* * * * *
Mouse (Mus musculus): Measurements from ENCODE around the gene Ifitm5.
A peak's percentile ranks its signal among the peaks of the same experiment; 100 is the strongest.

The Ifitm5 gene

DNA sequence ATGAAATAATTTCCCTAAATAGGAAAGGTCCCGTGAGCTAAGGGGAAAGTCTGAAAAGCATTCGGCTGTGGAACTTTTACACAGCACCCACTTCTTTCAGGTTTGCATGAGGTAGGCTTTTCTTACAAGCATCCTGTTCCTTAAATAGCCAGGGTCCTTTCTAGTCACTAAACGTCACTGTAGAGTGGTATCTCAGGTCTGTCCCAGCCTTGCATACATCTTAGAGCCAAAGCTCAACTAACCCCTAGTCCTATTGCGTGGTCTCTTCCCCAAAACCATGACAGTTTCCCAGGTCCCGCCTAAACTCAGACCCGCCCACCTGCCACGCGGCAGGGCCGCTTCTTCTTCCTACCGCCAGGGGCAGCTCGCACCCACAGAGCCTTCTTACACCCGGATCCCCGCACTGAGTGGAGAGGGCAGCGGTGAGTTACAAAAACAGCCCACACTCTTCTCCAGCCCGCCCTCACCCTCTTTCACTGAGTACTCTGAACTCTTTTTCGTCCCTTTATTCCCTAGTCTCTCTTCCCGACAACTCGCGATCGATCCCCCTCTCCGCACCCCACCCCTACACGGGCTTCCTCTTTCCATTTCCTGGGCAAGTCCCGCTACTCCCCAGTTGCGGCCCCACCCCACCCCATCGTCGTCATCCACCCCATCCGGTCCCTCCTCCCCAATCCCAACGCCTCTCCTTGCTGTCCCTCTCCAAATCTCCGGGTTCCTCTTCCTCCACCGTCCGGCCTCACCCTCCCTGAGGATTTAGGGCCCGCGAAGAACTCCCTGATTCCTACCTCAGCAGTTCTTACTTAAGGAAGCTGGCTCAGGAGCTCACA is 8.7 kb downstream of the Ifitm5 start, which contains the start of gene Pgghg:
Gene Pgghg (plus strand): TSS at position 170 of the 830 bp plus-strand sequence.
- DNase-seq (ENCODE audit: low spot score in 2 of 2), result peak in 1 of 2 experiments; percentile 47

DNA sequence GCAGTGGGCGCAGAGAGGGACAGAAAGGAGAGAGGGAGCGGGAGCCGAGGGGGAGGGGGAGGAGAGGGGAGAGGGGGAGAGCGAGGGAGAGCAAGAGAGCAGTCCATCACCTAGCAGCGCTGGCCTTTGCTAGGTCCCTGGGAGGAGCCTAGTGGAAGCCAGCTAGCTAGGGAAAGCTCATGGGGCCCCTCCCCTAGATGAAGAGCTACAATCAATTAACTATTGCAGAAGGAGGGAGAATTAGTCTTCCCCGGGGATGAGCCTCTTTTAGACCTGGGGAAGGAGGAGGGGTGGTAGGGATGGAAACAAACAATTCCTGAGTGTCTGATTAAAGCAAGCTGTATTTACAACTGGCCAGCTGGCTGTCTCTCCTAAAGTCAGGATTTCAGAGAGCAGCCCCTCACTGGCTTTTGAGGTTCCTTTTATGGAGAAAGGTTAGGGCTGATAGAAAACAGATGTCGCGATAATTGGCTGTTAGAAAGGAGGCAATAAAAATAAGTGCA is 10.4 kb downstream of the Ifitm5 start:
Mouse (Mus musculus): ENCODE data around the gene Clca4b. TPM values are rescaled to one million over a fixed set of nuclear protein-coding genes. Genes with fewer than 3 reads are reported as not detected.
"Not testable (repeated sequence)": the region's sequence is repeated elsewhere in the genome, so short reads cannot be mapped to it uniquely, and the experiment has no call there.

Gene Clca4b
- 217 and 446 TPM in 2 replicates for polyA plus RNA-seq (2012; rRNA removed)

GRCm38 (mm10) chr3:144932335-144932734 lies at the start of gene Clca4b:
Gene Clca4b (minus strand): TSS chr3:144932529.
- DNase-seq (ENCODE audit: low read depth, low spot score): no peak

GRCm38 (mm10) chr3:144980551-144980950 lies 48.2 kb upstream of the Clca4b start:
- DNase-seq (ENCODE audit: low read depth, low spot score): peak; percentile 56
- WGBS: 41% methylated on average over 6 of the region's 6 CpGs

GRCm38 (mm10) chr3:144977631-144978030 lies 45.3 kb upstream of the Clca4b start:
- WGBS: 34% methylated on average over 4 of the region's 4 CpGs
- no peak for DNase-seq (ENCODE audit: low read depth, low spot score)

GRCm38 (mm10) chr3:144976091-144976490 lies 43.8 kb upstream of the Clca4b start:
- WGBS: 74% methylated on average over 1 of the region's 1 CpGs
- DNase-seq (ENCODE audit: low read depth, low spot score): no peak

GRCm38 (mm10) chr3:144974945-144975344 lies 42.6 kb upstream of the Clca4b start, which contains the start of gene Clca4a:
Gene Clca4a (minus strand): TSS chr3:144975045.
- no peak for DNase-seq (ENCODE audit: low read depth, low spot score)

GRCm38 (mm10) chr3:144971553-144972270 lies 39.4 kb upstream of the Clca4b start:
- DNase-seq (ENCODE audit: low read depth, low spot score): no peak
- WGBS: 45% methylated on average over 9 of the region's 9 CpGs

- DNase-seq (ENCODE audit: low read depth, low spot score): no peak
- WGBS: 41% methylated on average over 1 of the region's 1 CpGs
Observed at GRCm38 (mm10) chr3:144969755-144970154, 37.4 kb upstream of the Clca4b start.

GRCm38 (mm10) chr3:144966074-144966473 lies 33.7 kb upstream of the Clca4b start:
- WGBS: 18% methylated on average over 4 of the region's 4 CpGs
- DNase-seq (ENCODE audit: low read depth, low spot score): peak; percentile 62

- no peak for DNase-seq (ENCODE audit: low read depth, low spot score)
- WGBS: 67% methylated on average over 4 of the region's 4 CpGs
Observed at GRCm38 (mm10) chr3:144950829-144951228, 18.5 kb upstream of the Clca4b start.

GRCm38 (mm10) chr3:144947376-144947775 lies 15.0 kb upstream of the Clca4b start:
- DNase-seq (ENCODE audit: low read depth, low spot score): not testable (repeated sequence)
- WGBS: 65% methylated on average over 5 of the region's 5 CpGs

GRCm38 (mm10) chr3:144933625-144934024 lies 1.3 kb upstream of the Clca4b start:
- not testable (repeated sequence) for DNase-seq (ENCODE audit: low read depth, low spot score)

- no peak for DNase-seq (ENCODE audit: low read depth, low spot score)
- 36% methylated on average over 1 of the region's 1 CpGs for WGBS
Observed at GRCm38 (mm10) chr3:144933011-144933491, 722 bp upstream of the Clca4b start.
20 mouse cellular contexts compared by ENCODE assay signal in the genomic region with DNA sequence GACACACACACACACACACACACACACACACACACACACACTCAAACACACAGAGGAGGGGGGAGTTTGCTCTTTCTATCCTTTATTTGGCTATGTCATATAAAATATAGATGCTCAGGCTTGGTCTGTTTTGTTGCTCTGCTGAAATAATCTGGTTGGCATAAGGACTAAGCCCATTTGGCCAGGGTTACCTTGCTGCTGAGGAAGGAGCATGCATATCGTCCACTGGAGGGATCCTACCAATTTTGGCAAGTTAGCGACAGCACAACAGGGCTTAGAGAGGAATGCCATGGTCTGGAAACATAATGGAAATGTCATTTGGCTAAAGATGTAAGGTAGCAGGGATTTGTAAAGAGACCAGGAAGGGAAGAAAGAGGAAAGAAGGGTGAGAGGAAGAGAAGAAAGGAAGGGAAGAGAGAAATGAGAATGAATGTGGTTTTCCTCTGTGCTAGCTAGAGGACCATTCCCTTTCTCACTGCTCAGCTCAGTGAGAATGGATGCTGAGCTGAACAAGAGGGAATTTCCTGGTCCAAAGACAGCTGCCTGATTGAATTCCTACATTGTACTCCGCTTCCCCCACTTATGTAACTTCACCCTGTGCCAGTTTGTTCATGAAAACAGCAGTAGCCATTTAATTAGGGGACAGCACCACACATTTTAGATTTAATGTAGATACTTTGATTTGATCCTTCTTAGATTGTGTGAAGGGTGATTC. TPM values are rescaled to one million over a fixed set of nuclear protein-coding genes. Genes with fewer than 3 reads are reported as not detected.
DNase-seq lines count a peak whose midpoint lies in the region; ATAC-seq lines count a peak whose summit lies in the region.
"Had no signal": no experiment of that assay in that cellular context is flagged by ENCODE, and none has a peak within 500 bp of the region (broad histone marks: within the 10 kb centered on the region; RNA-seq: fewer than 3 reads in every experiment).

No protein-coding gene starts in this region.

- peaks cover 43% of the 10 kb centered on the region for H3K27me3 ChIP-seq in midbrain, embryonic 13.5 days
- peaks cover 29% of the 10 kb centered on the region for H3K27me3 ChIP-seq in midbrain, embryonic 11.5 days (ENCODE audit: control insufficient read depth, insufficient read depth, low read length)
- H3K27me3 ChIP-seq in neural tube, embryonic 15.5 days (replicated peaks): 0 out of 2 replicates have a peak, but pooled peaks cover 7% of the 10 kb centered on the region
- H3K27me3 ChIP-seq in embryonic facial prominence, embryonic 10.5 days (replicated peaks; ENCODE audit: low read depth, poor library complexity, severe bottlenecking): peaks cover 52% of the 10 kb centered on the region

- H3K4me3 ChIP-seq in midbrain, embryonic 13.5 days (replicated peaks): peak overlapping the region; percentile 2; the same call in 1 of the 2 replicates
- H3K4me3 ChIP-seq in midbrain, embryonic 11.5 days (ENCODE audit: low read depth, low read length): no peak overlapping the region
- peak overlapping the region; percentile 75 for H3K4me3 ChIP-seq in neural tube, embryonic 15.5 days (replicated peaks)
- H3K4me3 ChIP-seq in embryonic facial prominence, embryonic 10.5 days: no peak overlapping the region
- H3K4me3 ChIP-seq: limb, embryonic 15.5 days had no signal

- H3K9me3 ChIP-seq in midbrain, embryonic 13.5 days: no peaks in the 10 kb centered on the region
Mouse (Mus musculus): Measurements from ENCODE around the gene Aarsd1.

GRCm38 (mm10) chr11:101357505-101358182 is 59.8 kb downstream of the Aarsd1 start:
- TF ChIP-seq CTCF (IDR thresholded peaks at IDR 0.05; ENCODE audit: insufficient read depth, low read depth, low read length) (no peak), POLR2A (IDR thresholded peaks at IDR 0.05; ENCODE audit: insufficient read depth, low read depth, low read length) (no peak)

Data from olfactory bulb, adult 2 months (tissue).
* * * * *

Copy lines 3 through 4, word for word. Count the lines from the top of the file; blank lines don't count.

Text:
The Ifitm5 gene

DNA sequence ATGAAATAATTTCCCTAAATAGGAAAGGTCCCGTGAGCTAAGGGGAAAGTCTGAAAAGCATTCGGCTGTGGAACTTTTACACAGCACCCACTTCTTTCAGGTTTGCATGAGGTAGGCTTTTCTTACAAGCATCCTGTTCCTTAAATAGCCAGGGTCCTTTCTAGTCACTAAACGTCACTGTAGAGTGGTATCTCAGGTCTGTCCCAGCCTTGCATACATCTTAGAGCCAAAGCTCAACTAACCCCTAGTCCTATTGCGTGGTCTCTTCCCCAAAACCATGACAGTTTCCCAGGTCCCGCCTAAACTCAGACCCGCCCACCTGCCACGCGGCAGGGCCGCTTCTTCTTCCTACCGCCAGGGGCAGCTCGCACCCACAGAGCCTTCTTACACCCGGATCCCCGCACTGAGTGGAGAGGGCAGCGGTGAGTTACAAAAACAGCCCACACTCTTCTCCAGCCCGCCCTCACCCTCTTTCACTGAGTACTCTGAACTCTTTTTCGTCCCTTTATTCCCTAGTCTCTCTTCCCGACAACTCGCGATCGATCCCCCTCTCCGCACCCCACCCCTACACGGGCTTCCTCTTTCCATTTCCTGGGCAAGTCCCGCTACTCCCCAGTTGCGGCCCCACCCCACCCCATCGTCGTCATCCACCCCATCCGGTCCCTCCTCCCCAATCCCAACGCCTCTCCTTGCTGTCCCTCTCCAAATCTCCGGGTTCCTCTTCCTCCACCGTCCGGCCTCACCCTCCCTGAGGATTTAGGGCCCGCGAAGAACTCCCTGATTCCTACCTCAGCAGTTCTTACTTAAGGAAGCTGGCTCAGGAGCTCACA is 8.7 kb downstream of the Ifitm5 start, which contains the start of gene Pgghg: